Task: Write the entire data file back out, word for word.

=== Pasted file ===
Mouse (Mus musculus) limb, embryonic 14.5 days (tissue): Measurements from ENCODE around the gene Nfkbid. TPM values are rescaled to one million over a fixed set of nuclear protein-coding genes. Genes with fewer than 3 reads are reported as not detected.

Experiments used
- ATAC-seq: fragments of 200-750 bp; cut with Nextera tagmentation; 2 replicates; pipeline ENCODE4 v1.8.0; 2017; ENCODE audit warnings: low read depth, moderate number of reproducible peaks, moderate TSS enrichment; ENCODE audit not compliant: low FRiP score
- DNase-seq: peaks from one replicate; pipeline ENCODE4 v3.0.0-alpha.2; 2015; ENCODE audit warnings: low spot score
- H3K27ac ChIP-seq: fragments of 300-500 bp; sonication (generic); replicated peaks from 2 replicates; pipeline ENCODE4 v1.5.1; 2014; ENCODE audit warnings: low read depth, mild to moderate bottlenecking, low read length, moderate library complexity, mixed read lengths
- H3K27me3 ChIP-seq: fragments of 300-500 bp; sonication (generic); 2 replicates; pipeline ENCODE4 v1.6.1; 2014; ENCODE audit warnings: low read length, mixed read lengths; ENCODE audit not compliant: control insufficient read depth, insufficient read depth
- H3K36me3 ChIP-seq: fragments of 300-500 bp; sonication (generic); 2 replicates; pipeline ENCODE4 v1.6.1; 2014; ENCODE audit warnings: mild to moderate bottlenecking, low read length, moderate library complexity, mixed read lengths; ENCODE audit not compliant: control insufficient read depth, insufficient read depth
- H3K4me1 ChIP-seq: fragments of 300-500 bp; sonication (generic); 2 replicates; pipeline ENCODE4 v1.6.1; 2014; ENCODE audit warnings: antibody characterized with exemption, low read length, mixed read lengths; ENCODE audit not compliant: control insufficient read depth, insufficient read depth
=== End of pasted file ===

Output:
Mouse (Mus musculus) limb, embryonic 14.5 days (tissue): Measurements from ENCODE around the gene Nfkbid. TPM values are rescaled to one million over a fixed set of nuclear protein-coding genes. Genes with fewer than 3 reads are reported as not detected.

Experiments used
- ATAC-seq: fragments of 200-750 bp; cut with Nextera tagmentation; 2 replicates; pipeline ENCODE4 v1.8.0; 2017; ENCODE audit warnings: low read depth, moderate number of reproducible peaks, moderate TSS enrichment; ENCODE audit not compliant: low FRiP score
- DNase-seq: peaks from one replicate; pipeline ENCODE4 v3.0.0-alpha.2; 2015; ENCODE audit warnings: low spot score
- H3K27ac ChIP-seq: fragments of 300-500 bp; sonication (generic); replicated peaks from 2 replicates; pipeline ENCODE4 v1.5.1; 2014; ENCODE audit warnings: low read depth, mild to moderate bottlenecking, low read length, moderate library complexity, mixed read lengths
- H3K27me3 ChIP-seq: fragments of 300-500 bp; sonication (generic); 2 replicates; pipeline ENCODE4 v1.6.1; 2014; ENCODE audit warnings: low read length, mixed read lengths; ENCODE audit not compliant: control insufficient read depth, insufficient read depth
- H3K36me3 ChIP-seq: fragments of 300-500 bp; sonication (generic); 2 replicates; pipeline ENCODE4 v1.6.1; 2014; ENCODE audit warnings: mild to moderate bottlenecking, low read length, moderate library complexity, mixed read lengths; ENCODE audit not compliant: control insufficient read depth, insufficient read depth
- H3K4me1 ChIP-seq: fragments of 300-500 bp; sonication (generic); 2 replicates; pipeline ENCODE4 v1.6.1; 2014; ENCODE audit warnings: antibody characterized with exemption, low read length, mixed read lengths; ENCODE audit not compliant: control insufficient read depth, insufficient read depth